Out of season, she has spent a horrendous portion of her life shackled by chains in her horrid metal shed.

She was bullied by her late fellow elephants Beverly and Janie, who barged her and chewed her tail, and then by the monstrous Nicolae.

And while her 68-year-old owner Bobby Roberts and his wife Moira, 72, today insist they couldn’t have loved Anne more, there can be little doubt that 50 years of being pushed and prodded and poked must have taken their toll on such a dignified and majestic animal.

Which is why Longleat staff are determined that, for once, it will be Anne, not her keepers, who sets the pace for her retirement.

They have vowed to take things at her pace, and not to overdo a planned treatment schedule of hydrotherapy, dust baths, scrub-downs and physiotherapy that would make even the most pampered celebrity jealous.

‘We need to take things at her speed,’ says Jonathan Cracknell, director of animal operations at Longleat. ‘We need to stimulate her and make sure she isn’t bored. But we mustn’t forget that she’s an old lady.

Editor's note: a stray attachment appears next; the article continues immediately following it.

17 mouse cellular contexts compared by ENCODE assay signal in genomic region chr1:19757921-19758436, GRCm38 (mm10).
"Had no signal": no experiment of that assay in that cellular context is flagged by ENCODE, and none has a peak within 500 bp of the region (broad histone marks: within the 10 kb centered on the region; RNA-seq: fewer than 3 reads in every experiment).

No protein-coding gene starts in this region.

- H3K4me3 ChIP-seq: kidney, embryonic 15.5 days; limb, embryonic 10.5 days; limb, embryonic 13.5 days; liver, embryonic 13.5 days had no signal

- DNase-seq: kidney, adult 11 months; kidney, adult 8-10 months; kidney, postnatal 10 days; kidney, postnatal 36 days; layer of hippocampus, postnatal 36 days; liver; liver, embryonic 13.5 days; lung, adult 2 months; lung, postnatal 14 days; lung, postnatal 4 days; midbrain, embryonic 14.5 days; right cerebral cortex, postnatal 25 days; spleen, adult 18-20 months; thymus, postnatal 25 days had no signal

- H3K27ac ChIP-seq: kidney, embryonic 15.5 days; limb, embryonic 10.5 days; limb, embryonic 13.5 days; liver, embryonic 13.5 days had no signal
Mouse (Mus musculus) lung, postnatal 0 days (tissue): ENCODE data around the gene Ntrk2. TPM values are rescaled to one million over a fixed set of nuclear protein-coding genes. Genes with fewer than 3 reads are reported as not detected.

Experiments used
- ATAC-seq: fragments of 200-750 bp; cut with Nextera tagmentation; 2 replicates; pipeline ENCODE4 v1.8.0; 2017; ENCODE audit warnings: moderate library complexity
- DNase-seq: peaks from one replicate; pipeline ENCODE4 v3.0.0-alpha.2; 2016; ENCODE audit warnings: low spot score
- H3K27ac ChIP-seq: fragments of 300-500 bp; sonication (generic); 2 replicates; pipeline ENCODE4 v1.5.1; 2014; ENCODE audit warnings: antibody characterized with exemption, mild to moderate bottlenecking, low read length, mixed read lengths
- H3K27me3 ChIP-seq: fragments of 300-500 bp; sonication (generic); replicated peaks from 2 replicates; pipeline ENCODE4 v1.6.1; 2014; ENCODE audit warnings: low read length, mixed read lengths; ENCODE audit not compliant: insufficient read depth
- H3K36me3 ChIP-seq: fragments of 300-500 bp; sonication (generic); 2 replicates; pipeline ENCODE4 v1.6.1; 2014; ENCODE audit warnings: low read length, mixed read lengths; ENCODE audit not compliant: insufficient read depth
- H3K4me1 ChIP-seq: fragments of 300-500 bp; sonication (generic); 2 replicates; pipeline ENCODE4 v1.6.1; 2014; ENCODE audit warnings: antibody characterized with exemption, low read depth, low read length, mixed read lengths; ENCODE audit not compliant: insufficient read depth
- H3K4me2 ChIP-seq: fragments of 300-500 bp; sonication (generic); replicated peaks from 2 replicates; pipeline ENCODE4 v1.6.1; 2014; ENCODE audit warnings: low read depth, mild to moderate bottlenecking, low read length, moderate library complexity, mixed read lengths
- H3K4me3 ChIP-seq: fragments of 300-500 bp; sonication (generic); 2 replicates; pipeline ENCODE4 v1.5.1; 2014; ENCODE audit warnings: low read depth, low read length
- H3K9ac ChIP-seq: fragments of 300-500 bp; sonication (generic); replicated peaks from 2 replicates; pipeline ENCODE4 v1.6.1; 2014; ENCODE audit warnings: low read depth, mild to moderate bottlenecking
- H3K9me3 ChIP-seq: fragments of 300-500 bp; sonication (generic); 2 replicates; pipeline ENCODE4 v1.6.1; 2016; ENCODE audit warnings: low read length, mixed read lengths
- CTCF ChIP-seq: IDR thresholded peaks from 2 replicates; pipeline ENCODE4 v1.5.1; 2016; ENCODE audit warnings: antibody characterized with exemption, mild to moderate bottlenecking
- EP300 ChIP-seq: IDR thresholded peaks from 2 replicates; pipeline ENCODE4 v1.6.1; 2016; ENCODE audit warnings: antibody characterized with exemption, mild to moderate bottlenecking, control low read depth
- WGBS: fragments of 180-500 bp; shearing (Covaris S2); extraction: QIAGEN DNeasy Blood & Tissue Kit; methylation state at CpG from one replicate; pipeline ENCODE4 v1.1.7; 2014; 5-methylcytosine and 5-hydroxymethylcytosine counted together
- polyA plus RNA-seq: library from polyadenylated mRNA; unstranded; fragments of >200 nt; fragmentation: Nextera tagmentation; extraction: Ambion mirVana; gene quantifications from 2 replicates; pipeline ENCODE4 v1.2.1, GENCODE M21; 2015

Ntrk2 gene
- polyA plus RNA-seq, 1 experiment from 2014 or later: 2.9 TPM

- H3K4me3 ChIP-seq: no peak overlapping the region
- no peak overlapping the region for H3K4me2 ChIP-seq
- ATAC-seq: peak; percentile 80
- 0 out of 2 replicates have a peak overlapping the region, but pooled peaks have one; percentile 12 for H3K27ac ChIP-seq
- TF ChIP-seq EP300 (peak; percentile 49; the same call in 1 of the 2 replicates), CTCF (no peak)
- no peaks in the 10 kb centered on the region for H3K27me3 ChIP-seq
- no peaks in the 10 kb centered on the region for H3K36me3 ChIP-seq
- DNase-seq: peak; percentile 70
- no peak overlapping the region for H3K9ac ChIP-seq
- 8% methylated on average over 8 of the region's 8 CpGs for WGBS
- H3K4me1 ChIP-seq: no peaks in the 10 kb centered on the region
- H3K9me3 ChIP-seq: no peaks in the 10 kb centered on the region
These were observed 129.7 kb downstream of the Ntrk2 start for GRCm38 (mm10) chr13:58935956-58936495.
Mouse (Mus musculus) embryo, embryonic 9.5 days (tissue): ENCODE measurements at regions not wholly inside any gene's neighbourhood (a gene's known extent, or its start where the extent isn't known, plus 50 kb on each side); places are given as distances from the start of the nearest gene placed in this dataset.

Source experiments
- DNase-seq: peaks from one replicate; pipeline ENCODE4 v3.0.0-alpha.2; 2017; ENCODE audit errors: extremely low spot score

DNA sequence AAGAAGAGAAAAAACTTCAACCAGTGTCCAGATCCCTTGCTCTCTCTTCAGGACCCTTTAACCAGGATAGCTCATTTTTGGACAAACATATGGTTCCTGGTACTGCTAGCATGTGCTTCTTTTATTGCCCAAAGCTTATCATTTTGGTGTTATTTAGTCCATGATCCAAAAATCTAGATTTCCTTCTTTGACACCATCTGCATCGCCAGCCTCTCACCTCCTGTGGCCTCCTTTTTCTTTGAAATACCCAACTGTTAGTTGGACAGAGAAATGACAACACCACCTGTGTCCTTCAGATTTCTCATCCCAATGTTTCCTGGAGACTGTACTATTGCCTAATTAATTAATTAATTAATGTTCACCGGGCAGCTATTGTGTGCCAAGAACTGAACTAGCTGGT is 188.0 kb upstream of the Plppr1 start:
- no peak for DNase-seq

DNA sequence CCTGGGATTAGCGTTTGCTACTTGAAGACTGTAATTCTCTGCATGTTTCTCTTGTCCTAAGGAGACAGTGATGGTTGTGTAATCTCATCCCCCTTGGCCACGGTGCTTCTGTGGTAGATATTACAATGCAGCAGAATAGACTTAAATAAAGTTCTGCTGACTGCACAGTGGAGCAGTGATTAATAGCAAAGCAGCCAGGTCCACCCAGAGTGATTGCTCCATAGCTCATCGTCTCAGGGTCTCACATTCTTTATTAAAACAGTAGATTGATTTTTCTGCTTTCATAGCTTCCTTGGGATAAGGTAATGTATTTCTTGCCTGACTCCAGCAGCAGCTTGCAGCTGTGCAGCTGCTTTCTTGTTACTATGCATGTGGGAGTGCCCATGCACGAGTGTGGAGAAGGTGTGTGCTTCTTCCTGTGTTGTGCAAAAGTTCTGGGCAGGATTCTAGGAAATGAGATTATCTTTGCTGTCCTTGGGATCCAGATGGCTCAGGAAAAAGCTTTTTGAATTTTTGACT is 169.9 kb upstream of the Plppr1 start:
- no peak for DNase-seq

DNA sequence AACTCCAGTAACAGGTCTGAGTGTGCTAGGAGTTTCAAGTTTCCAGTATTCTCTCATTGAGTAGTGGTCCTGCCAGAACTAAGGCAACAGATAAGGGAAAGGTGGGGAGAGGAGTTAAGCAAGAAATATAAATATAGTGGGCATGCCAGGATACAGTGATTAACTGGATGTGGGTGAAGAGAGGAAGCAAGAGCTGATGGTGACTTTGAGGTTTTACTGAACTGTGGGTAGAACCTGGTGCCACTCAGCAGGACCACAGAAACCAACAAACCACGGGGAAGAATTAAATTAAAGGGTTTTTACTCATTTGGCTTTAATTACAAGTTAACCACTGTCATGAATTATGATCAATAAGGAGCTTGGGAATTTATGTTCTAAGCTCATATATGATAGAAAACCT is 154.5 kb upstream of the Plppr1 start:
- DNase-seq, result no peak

‘And just like any old lady, some days she’ll be in the mood to go out and charge round the shops, and others she’ll want to put her feet up and watch Loose Women on telly.’

For now, Anne will be sharing the park’s old-fashioned concrete-floored elephant shed and enclosure with the resident rhino, antelopes, flamingos and pelicans.

But this is very much a stop-gap, and plans are afoot to build a custom-made elephant enclosure, with swimming pool, central heating, wading area, enormous sandpit, proper fencing and umpteen acres that would become the first port of call in the future for distressed elephants from Europe and further afield to recuperate after appalling treatment.

She may be old and grey and badly lame, but there is something very special about Anne.

As Jonathan Cracknell puts it: ‘Elephants have emotions — they feel things and remember things. They’re like people with trunks, who just happen to weigh four tons.’

As I stroke her goodbye (close up, she is warm to the touch, with soft, kind eyes, surprisingly springy skin and a trunk that immediately snakes round my waist), it is impossible to imagine how anyone could treat this wonderful animal with anything other than love and respect.

We can only be thankful that, after half a century of being forced to perform, Anne is finally being given a dignified retirement.